Wednesday, February 09, 2005

More reasons I'll never be a four star general

I don’t go to the doctor very often (except for routine stuff), but when I do, the absolute last thing I want to hear is “you’re fine, there’s nothing wrong.”

It’s not like I want to be told I’m dying, but generally speaking, it takes me a while to convince myself that I’m not just imagining the symptoms and that they won’t go away on their own.

So ideally, any visit to a doctor would go like this:

“So, Naomi, what seems to be the problem?”

[Insert description here.]

“Ah hah. Those symptoms — which are in no way your fault or exacerbated by choices you have made — in fact are very serious. They are certainly not life-threatening and are easily cured, but would have been made worse by ignoring them. You were exactly right to come in today.”

And then I would get a shiny gold star, and my report card would have an A+, and everybody would cheer.

Yeah, I’m tooootally normal.


So on Monday night, I headed out to the sports clinic to see someone about my knee trouble. I’m not actually sure if the guy I saw was a doctor (of the MD sort), a physical therapist, a chiropractor, or just some guy in scrubs they pulled in off the street. But the receptionist called him doctor, and the Team in Training folks recommended the clinic, and they were offering a free screening to TNT participants, which they were scheduling at last week’s marathon training clinic, so I was reasonably sure I was getting sound medical advice and not joining a cult. And the Kool-aid was very refreshing.

And the doc, as nearly as possible, followed the script above.

Well, first he scoffed loudly and repeatedly at the fabulous running shoes I bought, and rolled his eyes twice (the second time was on purpose in case I missed it the first time, he said) at the concept of a store saleswoman diagnosing my over-pronation or lack thereof from watching me walk.

But then he pushed at my knee from various angles, asking me if it hurt, and he was quickly mmhmmm-ing and saying, “good.” And then he made me stand in bare feet, at which point he said, “yup”, and asked me if I knew was over-pronating was.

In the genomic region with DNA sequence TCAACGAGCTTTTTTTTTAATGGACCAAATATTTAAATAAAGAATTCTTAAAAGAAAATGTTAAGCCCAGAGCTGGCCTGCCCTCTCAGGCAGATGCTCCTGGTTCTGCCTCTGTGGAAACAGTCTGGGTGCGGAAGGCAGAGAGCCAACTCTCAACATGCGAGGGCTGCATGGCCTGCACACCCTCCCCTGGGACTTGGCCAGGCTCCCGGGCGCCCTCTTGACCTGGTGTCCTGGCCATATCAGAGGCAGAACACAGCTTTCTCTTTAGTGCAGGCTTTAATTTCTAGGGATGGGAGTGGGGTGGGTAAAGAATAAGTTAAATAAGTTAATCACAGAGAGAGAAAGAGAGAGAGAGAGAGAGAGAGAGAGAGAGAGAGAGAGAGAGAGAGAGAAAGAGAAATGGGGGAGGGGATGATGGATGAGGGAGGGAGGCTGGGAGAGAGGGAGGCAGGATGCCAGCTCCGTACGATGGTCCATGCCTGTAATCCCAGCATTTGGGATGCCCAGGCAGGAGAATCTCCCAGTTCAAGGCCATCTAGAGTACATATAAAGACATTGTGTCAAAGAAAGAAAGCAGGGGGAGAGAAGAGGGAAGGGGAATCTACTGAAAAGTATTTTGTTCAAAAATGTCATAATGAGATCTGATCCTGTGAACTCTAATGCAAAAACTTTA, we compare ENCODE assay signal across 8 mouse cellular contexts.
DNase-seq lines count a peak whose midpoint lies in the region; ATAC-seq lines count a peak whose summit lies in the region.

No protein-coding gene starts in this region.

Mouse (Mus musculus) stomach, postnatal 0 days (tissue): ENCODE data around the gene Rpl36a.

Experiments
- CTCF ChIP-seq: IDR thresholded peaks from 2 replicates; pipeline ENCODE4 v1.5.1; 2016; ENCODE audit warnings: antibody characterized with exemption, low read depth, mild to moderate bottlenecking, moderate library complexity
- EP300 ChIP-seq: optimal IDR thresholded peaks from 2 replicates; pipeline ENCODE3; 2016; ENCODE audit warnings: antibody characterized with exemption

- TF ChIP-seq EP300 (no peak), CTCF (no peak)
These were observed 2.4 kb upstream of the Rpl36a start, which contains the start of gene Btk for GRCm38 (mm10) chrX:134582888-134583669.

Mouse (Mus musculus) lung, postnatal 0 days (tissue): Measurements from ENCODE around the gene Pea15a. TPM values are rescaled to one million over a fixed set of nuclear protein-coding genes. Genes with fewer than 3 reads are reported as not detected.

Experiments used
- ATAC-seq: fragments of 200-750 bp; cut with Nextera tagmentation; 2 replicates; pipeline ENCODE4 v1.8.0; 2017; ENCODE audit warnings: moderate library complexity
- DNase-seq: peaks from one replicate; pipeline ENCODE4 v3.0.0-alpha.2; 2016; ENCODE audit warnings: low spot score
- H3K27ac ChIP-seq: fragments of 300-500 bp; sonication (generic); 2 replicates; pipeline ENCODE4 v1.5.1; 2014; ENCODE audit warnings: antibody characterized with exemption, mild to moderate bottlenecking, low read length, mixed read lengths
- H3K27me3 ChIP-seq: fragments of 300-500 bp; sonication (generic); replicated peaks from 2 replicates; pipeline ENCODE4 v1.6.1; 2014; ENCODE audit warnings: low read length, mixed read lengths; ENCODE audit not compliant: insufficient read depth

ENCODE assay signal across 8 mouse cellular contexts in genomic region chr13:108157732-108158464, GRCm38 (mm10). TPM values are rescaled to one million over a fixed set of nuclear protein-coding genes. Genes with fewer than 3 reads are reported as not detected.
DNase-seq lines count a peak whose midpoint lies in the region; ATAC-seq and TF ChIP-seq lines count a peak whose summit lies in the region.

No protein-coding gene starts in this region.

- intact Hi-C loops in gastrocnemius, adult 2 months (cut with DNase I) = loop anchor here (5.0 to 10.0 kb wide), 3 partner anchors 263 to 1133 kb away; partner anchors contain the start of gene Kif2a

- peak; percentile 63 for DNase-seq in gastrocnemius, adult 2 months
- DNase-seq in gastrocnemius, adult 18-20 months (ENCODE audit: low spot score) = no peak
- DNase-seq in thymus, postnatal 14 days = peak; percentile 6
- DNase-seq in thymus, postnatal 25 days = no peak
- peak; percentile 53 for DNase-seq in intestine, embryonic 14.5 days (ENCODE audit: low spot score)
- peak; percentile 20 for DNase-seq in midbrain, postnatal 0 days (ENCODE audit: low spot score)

Y’all, it’s not that I don’t have arches. I just don’t know how to use them. But it’s not my fault, because it’s a structural thing. He even forced my feet into the proper position, to show me how much my feet really don't do that naturally.

So I’m getting me some orthotics (as extreme as they come, apparently), which will make my knees stop hurting when I run. Yay!

Of course, the downside is that, because it was a free screening, the dude couldn’t actually prescribe anything, so I have to go back tomorrow to be officially fitted. At 7 am. Gah.


Anonymous Anonymous said...

I just ran across your blog. This comment isn't about your current post (although I do enjoy your writing style). It's about your goal.

You can do this. I know you can. In August 2003 I was fat and seriously out of shape. I couldn't run two miles at 13 min/mile. For a variety of reasons I decided to run a marathon. It seemed impossible but I started training anyway. The universe was helpful. Not. Right after I started training I caught the whooping cough. Then I had an emergency operation for appendicitis. I experienced a knee injury (ITB syndrome) and faced innumerable other obstacles including a bad reaction to a wasp sting and horrid weather. All of my runs were alone. On hills. Steep hills. But I never flagged in the pursuit of my goal. On October 2004 I ran 26.2 miles at 10.25 min/mile. I could have gone faster but I was enjoying the day, dancing, talking to locals, taking pics with my wife and kid, etc. I did the impossible and I enjoyed every step! So as I said in the beginning, you can do this. You just have to want to do it. (BTW, Alaska is a cool choice!)

Good luck!

1:31 AM  

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